Like anyone else who is brave (stupid? crazy?) enough to query literary agents and submit mms upon request, I have racked up my fair share of rejections. In no particular order, here are the ten things I learned from that process. Also, I would not be where I am now today (signed with a wonderful agent) without all those Rs.
1) My ms was rejected: Translation: I was actually able (despite what my fourth grade teacher said about me) to finish a ms, write a query letter that created some interest, and write well enough that my partial ms generated a request for a full! (I like to start with something positive.)
2) I am not Ernest Hemingway. It is true, I am not, and it is best to learn this early. Flowery or overly stylistic prose is a big turn-off. (Trust me on this one.) The idea of writing is to communicate; the more straight-forward the better. This was a painful lesson for me; because I love stylistic writing. But most readers do not. Believe it or not, this has been studied. Having said that, a little style goes a long way. Every time I need a reality check (usually on the hour) I go back and look at my first ms and compare it with the third! (Smack!)
3) My second ms got rejected by one agent who said he loved my writing but the premise was a deal breaker. The following week another (also very reputable) agent said she loved the premise but she didn't love my writing. Ok, which is it? If you plan to pursue this process, you will simply have to put up with disparities such as this, because they happen. To get past this, you have to throw out the outlying comments and focus on the common denominator.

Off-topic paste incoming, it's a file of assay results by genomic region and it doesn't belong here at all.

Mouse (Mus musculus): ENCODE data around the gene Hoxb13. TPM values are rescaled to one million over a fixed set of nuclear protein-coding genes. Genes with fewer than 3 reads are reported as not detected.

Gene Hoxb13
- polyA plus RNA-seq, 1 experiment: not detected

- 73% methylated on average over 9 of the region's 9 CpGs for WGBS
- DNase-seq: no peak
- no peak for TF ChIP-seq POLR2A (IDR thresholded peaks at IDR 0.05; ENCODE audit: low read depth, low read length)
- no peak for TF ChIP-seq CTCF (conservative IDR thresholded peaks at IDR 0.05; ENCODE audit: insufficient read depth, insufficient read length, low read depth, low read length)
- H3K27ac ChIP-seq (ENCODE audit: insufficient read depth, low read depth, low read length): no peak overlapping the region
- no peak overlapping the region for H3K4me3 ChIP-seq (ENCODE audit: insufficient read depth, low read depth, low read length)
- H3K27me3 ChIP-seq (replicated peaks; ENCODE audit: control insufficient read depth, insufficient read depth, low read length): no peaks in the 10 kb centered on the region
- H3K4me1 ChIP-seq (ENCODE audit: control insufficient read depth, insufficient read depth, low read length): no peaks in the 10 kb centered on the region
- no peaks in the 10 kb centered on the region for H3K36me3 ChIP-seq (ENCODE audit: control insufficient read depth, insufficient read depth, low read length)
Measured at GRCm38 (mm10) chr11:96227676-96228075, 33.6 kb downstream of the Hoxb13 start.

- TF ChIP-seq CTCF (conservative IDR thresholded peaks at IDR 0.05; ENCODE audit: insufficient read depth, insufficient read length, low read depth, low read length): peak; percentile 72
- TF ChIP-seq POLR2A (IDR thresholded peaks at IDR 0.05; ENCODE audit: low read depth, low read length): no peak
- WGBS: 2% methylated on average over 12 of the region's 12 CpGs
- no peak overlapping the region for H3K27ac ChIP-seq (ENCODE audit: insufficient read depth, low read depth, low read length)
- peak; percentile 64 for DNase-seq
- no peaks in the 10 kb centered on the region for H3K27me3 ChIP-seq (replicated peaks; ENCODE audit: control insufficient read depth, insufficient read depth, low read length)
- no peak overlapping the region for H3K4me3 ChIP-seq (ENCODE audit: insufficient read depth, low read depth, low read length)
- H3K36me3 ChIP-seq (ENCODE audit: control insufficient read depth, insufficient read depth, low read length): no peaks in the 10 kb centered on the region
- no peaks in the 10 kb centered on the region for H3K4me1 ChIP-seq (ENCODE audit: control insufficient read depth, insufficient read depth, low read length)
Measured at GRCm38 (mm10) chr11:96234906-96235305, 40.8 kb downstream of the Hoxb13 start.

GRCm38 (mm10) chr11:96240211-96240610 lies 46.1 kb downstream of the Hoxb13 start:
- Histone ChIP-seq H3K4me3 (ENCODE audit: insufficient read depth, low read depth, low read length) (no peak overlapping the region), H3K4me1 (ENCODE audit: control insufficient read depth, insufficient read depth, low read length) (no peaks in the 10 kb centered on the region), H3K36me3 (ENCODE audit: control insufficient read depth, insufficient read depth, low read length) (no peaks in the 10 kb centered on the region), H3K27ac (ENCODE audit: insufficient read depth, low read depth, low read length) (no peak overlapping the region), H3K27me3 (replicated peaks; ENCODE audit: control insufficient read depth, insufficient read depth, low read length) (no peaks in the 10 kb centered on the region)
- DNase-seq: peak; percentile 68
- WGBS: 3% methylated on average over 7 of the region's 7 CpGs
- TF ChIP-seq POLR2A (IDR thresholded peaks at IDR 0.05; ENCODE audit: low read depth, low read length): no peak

4)Pacing! Pacing! Pacing! It is isn't my place to instruct you on pacing--and there are many good books, websites, seminars etc. on the issue--but I wanted to point out how important it is. And here's the best part: you can learn pacing by doing a lot of writing, and a lot of reading. The best part of writing a book is that it makes reading books 10 times more enjoyable, because you notice and appreciate things--like pacing--that you hitherto did not. I have heard Dan Brown be torn apart by many writers (jealousy?) but I will tell you this. He understands pacing. And he's living proof that a well-paced book with a good premise sells. (Think DaVinci code!)
5) Transition. (It's hard!) Simply put, encouraging the reader to go the next scene/chapter. As with pacing, 1) I have no business telling you how to do it 2) it's important and 3) you can learn by reading and writing. By way of a suggestion, read Daniel Silva. Daniel writes international thrillers about a art restorer/spy named Gabriel Allon. Daniel writes well. Period. And he is a master of transitioning one scene into the next. Read The Kill Artist (first of the series) and you will know what I mean--and you will thank me for the introduction.
Once again, thanks for your time. Please share the link with anyone you want, and follow/request me on Facebook/Twitter if you can. (@phogenkampVT) I will post again in a few days. I have enjoyed the comments, so keep em coming.